Universities still can’t say what they’re going to do for 2020/21

Universities still can’t say what they’re going to do for 2020/21

“We can’t yet say what’s on offer in September, UK universities tell freshers”

If you UK universities still can’t say what they’re going to do for 2020/21, it’s unreasonable to expect our potential tenants to make solid commitments.

For the moment, while we continue to receive enquiries, we are finding students cannot be certain about the dates they’ll need accommodation, and are reluctant to commit.

We can’t yet say what’s on offer in September, UK universities tell freshers

Anxious sixth-formers trying to decide which university offer to accept are finding little clear information to steer them, with vice-chancellors saying they are still not able to promise anything like the usual experience of lectures, seminars, nightlife – or even shared kitchen and dining spaces in halls.

Fair enough. These are very difficult times for most, of course, but particularly sectors at all connected with education, and in particular, tertiary education. We feel the best thing we can do is be accommodating and patient.

What is ‘co-living’? Isn’t it just a fancy new name for HMOs?

What is ‘co-living’? Isn’t it just a fancy new name for HMOs?

I read this comprehensive and balanced article a while ago but revisited it today. I thought it would provide a really good introduction for anyone who isn’t really sure what ‘co-living’ is and why it could be worth their investment.

Co-living: the end of urban loneliness – or cynical corporate dorms?

In the industrial chic lobby of the Collective, a huge apartment block in the northwest London neighbourhood of Willesden Junction, a set of posters advertise its events series for residents. There’s a crystal-pendant-making workshop, a talk on the politics of body hair and another on mental health awareness.

The article even clearly defines the difference between ‘co-living’ and ‘co-housing’ together with both positive and negative opinion from current and former residents of both types of development.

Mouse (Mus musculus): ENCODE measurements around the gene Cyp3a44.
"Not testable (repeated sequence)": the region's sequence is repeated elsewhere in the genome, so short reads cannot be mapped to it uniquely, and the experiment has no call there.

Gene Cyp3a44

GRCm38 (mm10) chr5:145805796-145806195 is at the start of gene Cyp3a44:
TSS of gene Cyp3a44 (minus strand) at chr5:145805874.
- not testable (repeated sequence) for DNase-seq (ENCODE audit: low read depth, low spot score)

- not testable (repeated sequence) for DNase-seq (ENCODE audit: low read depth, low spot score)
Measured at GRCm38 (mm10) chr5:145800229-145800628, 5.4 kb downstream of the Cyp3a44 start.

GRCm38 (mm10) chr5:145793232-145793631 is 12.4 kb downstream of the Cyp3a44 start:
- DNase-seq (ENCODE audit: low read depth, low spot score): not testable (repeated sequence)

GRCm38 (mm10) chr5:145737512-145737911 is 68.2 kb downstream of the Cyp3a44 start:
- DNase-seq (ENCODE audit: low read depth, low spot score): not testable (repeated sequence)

The balance is good, exploring the pros and cons, and discussing whether co-living is really just a way for developers to squeeze the living space and cram as many people as possible into their developments.

My one big take home from it though is the social aspect. I firmly believe the current drive for larger developments, ostensibly to achieve required economies of scale, actually destroys the social cohesion that is the principle desire of a large proportion of the target residents.

I believe these large scale schemes actually reduce the social cohesion and provide greater opportunity for conflict. After all, we know the optimum size for an HMO is 6 people and that co-living works best from a social perspective with 6-12 people sharing resources.

My personal vision for getting those scale economies is to have a large number of smaller units, sharing resources and facilities across sites. Each ‘unit’ works on its own but gains by sharing across a network of local and national resources.

Read this article with that goal in mind and if the idea of developing co-living units interlinked across sites has any resonance, get in touch!


Co-living is a space investors should be moving into

The Business Proposal is written, the full Business Plan is ‘in progress’, the market is maturing and primed for ‘disruption’. SLK are moving into the co-living arena with our new project(s) and we have ambitions. BIG ambitions (but not BHAGs – and if you don’t know what BHAGs are, consider yourself lucky!).

Why co-living is a space investors should move into

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While researching the current market offerings and defining the niche we want to explode I came across this article from Money Observer which offers some encouragement to investors who are looking at co-living and thinking “is this a space worth serious consideration?”.

I hadn’t read this article before preparing our Business Proposal but many aspects of it are exactly the things I’ve said. It’s really good to have some confirmation we’re on the right track with our ideas. After a bit of a public hiatus (we’ve been working furiously out of sight!) we will be much more visible from now on. Watch out – you have been warned!!

Capital allowances

Capital Allowances are complex but of great potential value

I’m having to investigate Capital Allowances on our Zetland House purchase, with a view to exploiting them ourselves on an ongoing basis and the valuation of any future sale.

This is a complex and, dare I say, crushingly dull affair. However, if it saves money, it makes you money and this article has provided me with the most illuminating overview so far. Perhaps the best advice in this article is to get a Capital Allowances specialist in your Power Team.


Student housing

Savill’s 2017 Report on the Student Lettings market

There’s plenty of optimism for the next few years, both in the student sector and particularly Northern investments.  A word of warning though, the report is soaked in one over-riding assumption – that international students will not be included in future migration target numbers. As long as they are not, Savill’s forecast 6% annual growth in numbers over the next 3 years. Well, that includes 2 years of the Brexit negotiation! If they are included – who knows how numbers will be affected?

Either Savill’s have someone in a position to know, or they’re taking a big punt.